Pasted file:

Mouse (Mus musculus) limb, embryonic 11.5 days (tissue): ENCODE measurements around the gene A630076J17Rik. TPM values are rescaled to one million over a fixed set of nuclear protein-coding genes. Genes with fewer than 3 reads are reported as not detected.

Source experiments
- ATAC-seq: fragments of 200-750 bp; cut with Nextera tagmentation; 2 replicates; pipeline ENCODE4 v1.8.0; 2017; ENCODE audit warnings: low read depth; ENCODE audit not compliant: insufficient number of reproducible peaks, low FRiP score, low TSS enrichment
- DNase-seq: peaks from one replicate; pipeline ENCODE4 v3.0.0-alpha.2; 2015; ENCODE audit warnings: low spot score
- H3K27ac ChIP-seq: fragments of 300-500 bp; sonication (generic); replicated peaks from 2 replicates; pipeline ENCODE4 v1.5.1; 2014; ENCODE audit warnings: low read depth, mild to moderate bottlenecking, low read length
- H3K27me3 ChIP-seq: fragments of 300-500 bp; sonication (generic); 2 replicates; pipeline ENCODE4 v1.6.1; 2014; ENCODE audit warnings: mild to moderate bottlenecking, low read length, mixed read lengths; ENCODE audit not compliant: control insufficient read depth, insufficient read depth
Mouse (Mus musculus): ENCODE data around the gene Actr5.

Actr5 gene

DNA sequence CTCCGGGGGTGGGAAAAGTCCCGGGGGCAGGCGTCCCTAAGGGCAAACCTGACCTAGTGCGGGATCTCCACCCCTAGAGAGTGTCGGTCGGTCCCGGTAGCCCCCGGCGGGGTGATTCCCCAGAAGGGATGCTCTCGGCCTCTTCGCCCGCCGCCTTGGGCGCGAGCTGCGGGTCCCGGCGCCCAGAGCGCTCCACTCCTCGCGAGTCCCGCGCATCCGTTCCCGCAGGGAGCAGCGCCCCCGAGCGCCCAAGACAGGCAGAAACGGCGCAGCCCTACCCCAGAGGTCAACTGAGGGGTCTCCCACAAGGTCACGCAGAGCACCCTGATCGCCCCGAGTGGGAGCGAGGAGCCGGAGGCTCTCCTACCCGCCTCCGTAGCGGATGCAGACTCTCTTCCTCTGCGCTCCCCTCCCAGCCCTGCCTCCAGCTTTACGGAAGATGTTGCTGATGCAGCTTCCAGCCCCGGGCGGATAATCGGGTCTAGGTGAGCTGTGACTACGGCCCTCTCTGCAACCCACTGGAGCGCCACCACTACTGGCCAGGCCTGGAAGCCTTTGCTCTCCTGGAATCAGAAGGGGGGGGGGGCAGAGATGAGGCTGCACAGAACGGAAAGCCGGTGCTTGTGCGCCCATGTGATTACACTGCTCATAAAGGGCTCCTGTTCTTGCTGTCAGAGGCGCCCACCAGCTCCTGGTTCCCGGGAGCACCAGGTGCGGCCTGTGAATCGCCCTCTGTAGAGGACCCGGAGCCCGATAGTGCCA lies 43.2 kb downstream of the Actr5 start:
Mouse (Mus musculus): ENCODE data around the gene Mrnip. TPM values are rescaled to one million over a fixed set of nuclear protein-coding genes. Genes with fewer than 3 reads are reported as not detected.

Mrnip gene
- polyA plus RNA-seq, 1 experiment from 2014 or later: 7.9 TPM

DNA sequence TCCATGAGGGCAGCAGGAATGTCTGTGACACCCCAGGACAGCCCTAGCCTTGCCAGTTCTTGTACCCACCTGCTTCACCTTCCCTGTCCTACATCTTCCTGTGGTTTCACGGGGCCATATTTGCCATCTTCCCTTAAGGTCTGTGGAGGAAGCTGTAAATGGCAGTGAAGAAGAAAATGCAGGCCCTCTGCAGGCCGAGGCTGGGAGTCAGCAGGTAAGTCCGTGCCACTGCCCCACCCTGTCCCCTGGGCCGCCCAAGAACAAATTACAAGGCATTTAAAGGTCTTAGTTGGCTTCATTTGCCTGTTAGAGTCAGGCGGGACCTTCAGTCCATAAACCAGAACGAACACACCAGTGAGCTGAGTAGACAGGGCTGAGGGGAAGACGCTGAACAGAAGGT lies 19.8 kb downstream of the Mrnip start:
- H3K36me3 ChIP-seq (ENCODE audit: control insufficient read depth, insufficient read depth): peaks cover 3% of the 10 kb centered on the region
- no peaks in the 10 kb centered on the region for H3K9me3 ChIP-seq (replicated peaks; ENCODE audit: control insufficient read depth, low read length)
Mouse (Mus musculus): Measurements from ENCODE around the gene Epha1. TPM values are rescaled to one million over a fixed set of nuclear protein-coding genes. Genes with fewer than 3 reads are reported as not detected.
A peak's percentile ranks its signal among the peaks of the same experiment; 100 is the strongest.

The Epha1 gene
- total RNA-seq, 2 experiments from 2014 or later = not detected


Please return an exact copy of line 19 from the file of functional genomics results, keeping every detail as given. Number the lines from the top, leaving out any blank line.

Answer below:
- total RNA-seq, 2 experiments from 2014 or later = not detected